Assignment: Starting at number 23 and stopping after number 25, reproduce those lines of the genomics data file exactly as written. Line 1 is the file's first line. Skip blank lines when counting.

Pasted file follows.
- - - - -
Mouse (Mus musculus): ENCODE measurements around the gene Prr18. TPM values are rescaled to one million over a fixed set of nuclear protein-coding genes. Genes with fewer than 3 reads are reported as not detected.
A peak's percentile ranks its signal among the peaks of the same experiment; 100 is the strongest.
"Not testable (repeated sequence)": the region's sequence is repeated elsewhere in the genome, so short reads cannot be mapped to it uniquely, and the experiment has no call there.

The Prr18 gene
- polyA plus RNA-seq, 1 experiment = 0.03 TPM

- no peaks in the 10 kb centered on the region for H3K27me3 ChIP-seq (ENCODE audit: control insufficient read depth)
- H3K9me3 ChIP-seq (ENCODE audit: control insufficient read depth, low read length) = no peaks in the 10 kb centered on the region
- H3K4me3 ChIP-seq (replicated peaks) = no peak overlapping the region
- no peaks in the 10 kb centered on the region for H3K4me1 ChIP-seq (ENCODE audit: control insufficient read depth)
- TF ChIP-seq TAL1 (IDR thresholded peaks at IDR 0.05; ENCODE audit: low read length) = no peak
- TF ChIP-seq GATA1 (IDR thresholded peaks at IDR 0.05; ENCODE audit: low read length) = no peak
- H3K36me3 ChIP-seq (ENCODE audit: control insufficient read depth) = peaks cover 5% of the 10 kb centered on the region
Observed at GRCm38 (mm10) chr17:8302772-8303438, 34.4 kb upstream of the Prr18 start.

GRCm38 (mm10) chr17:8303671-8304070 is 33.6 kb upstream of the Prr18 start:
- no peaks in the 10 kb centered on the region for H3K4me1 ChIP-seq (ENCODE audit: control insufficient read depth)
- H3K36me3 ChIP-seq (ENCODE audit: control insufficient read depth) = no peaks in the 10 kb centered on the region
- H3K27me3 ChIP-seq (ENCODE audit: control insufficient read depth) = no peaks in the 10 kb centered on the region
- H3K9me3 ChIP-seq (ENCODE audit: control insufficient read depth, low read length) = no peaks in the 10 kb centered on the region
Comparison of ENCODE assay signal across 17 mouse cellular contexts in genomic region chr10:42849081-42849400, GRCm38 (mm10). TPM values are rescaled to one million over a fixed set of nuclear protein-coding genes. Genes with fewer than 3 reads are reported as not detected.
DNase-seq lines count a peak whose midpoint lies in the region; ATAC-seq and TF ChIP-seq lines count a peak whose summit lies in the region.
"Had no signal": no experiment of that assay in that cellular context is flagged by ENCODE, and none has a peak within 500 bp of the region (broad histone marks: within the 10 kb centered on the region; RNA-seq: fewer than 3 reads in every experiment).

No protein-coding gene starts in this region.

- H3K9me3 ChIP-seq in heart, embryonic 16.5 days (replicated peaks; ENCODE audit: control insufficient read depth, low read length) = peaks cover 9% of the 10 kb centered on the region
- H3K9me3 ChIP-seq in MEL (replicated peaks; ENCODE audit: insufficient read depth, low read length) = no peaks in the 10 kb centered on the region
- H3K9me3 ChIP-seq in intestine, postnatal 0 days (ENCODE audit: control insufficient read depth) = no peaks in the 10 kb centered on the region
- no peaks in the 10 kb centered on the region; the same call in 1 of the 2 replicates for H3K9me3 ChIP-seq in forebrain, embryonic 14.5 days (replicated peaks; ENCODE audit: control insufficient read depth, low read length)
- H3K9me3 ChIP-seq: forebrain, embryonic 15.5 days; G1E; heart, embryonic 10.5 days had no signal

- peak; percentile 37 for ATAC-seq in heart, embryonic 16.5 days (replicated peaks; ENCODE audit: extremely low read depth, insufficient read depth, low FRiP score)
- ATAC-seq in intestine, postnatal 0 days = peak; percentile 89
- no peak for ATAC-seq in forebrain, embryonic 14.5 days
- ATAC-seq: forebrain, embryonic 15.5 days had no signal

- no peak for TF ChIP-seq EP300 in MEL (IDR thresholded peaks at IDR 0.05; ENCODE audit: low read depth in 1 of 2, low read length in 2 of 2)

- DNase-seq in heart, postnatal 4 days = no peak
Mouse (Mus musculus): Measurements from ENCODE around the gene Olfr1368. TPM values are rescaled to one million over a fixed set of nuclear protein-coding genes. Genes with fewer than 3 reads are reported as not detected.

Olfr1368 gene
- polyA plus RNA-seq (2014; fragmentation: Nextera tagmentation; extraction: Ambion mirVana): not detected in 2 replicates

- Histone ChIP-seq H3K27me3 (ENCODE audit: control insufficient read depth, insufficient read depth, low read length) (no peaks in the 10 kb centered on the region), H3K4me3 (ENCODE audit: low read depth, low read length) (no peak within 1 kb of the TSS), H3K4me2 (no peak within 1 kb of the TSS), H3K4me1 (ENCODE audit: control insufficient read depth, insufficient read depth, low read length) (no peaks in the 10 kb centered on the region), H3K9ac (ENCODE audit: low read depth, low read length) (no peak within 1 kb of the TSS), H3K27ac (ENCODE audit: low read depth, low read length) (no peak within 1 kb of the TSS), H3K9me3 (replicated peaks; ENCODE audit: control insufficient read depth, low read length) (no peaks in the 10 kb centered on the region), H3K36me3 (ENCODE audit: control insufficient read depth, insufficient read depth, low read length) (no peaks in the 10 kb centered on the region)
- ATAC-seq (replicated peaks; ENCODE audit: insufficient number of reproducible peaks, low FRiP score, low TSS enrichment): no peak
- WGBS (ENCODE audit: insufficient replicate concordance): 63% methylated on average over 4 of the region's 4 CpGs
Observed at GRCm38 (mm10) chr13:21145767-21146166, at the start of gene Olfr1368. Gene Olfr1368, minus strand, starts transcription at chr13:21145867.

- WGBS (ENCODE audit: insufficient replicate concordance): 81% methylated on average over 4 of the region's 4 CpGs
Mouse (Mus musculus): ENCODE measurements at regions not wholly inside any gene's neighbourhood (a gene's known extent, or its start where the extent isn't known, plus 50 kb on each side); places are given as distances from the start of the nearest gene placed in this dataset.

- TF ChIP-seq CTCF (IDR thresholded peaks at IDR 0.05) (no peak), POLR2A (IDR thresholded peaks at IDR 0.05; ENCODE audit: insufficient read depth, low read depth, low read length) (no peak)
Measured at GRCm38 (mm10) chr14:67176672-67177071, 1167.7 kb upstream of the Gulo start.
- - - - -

- H3K9me3 ChIP-seq in heart, embryonic 16.5 days (replicated peaks; ENCODE audit: control insufficient read depth, low read length) = peaks cover 9% of the 10 kb centered on the region
- H3K9me3 ChIP-seq in MEL (replicated peaks; ENCODE audit: insufficient read depth, low read length) = no peaks in the 10 kb centered on the region
- H3K9me3 ChIP-seq in intestine, postnatal 0 days (ENCODE audit: control insufficient read depth) = no peaks in the 10 kb centered on the region